Official reprint from UpToDate®
www.uptodate.com ©2017 UpToDate, Inc. and/or its affiliates. All Rights Reserved.

Medline ® Abstract for Reference 10

of 'Classification and causes of jaundice or asymptomatic hyperbilirubinemia'

Wilson's disease in children: 37-year experience and revised King's score for liver transplantation.
Dhawan A, Taylor RM, Cheeseman P, De Silva P, Katsiyiannakis L, Mieli-Vergani G
Liver Transpl. 2005;11(4):441.
Wilson's disease (WD) is a rare liver-based disorder of copper metabolism. Prognostic criteria described by our group in 1986 to predict death without transplantation have not been universally validated. The clinical features of 88 children were reviewed, retrospectively in 74 and prospectively in 14. Data from the retrospectively recruited patients that died or survived on long-term chelation were used to evaluate the validity of our old scoring system and to devise a new prognostic index, then assessed in the 14 prospectively recruited patients. Using the old scoring system, 5 children scoring>or = 7, the cutoff value for death without transplantation, survived, whereas 4 scoring<or = 7 died (sensitivity 87% and specificity 90%). A new index based on serum bilirubin, international normalized ratio, aspartate aminotransferase (AST), and white cell count (WCC) at presentation identified a cutoff score of 11 for death and proved to be 93% sensitive and 98% specific, with a positive predictive value of 88%. When the new index was evaluated prospectively in 14 patients, it predicted the need for transplantation in only the 4 who required it, although 1 child with a score of 11 survived on medical treatment. In conclusion, the new Wilson Index is more sensitive and specific in predicting mortality without transplantation than the old scoring system, but needs to be validated in a larger number of patients.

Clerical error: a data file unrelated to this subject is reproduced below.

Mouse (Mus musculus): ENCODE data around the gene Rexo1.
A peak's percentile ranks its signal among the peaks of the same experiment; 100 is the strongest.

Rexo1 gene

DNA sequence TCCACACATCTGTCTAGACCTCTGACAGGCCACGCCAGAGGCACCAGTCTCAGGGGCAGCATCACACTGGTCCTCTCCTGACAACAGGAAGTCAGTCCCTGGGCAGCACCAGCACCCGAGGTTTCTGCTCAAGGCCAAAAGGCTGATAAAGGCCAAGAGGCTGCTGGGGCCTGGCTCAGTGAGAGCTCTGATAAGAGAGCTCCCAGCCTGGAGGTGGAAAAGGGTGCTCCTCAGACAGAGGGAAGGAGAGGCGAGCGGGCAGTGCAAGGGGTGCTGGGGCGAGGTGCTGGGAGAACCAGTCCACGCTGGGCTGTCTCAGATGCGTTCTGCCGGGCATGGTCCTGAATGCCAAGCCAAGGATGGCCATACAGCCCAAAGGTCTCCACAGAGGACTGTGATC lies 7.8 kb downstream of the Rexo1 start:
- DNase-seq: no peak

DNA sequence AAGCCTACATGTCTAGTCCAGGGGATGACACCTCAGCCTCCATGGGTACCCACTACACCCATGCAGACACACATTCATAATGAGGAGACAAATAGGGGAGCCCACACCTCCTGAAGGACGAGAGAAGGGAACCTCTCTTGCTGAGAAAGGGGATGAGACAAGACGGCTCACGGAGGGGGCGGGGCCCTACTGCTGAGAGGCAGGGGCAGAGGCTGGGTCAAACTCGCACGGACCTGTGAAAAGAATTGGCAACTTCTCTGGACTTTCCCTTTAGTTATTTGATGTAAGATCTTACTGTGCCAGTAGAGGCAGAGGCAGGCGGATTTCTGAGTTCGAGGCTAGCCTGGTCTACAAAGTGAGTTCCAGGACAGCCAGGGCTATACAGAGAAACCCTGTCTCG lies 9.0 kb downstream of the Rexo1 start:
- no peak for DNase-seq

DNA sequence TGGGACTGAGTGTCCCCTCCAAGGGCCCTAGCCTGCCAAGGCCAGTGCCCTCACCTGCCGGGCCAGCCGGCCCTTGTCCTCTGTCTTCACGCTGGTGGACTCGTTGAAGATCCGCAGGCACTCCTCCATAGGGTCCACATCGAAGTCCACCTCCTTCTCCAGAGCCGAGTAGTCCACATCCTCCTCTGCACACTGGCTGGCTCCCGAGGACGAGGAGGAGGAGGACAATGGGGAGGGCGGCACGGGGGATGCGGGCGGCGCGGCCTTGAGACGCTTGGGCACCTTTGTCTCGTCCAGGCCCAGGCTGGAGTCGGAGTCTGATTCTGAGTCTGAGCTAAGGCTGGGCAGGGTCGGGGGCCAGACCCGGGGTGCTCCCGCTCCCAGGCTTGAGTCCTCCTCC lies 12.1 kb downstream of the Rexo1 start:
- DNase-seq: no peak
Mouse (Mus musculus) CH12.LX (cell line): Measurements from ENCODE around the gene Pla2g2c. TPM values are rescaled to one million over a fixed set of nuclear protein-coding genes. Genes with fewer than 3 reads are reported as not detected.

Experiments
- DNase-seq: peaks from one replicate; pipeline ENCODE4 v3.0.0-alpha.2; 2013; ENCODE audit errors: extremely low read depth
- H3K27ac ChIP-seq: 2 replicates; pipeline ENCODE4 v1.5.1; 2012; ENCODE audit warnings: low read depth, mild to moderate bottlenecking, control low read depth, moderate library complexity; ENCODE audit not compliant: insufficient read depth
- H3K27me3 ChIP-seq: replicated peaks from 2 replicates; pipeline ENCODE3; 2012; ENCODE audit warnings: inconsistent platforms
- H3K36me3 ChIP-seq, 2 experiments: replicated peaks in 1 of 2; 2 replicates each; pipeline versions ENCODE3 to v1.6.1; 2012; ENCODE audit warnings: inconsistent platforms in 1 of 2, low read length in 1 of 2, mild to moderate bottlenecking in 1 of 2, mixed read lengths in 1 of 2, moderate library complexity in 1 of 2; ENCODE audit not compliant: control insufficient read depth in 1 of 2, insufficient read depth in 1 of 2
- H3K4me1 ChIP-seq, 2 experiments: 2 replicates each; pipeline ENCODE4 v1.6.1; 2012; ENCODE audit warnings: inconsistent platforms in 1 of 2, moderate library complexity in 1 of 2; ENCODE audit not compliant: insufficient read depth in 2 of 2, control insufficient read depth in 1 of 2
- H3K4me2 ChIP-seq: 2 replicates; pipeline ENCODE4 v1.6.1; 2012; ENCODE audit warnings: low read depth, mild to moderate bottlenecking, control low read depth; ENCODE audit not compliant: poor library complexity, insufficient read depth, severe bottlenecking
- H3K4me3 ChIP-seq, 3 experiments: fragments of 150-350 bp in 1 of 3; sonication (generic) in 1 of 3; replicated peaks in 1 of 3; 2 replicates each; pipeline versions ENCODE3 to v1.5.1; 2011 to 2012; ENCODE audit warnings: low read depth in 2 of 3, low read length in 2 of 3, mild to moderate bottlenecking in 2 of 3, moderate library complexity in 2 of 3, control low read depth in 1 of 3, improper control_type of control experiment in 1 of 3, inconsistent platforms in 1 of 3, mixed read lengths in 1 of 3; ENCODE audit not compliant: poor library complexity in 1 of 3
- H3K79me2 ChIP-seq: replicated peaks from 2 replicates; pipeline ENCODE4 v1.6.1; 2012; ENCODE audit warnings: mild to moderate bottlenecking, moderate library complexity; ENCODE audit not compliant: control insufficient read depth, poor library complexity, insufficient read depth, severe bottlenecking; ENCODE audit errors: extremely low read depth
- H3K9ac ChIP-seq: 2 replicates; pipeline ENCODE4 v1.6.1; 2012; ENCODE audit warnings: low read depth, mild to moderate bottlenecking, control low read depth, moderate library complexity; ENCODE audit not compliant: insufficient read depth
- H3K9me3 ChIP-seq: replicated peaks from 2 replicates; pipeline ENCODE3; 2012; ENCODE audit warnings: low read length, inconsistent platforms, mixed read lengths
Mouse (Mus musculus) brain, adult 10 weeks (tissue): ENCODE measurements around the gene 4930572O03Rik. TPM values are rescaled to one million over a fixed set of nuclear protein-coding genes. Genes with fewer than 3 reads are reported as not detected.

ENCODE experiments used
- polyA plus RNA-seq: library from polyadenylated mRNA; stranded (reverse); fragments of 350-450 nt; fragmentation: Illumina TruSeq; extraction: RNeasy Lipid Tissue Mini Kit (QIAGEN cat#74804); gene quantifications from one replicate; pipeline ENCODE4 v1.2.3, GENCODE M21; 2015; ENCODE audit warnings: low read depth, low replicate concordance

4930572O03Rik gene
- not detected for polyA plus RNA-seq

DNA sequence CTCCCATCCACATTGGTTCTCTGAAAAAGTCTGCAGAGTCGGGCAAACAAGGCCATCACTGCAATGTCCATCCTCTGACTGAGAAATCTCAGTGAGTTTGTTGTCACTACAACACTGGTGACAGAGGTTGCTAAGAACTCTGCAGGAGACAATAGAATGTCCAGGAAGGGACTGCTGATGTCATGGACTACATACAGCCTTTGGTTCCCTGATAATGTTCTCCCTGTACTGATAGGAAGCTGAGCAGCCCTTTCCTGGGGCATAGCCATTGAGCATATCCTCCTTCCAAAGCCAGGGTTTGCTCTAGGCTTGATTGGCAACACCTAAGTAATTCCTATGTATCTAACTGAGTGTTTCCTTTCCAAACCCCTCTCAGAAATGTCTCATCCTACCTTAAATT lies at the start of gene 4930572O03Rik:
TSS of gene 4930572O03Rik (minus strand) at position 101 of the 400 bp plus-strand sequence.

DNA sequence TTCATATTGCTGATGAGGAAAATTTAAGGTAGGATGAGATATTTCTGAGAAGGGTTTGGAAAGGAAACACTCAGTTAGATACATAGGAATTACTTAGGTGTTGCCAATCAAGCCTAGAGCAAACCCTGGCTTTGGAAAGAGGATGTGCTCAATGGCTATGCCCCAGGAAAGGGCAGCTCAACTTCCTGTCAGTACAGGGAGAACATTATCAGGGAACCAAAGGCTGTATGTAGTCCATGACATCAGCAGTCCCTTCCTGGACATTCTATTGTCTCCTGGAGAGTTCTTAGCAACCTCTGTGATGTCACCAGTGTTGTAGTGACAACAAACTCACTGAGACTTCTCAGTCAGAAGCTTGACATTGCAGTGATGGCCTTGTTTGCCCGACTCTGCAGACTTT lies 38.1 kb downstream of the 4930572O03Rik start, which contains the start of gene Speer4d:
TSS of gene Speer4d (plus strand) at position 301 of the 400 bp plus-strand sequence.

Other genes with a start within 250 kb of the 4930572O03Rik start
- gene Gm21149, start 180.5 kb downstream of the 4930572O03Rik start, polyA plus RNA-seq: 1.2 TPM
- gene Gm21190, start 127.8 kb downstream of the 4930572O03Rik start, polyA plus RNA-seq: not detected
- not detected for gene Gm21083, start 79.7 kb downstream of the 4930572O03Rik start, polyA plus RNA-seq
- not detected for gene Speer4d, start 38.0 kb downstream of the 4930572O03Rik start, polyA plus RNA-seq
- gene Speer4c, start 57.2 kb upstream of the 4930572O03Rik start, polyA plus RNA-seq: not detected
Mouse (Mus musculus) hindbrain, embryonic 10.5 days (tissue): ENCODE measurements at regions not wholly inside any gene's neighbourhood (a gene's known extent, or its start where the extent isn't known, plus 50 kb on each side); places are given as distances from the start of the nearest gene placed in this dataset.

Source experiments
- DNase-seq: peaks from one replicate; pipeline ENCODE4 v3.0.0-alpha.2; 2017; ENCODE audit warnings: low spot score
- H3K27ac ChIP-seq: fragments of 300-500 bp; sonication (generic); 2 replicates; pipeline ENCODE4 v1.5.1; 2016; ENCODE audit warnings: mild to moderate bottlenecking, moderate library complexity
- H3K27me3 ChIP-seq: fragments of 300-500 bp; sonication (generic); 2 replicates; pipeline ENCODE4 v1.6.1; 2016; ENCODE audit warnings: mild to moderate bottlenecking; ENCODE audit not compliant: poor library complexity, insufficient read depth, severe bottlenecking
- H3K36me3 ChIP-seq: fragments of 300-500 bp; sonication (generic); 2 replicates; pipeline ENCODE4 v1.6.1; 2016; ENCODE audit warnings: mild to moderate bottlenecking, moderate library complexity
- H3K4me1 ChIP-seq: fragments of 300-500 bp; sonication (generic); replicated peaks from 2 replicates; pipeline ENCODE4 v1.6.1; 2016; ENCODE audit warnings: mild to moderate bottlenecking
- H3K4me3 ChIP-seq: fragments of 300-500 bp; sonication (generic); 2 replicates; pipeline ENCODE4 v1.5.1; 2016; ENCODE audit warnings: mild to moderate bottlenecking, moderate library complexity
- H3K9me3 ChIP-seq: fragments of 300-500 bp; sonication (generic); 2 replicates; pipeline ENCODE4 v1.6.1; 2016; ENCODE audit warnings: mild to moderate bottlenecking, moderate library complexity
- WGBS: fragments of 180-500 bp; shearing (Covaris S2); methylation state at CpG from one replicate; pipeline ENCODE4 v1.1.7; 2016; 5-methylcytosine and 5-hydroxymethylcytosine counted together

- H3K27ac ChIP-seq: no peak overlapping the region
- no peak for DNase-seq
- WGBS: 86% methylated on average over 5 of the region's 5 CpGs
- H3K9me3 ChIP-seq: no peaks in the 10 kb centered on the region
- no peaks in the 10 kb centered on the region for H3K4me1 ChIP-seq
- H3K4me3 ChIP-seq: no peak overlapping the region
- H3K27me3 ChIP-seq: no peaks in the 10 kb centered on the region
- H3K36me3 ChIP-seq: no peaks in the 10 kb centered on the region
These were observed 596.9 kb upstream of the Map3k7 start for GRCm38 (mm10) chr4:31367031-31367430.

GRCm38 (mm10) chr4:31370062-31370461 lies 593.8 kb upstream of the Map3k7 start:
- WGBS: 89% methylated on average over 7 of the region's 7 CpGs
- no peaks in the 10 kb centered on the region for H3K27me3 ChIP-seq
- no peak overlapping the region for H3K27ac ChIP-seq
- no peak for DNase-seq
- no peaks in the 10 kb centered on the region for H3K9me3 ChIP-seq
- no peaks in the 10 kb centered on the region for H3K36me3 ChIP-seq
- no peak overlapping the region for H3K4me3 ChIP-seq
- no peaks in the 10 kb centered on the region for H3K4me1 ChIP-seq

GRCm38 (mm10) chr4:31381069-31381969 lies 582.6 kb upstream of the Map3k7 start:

Paediatric Liver Service, King's College Hospital, London, UK. anil.dhawan@kcl.ac.uk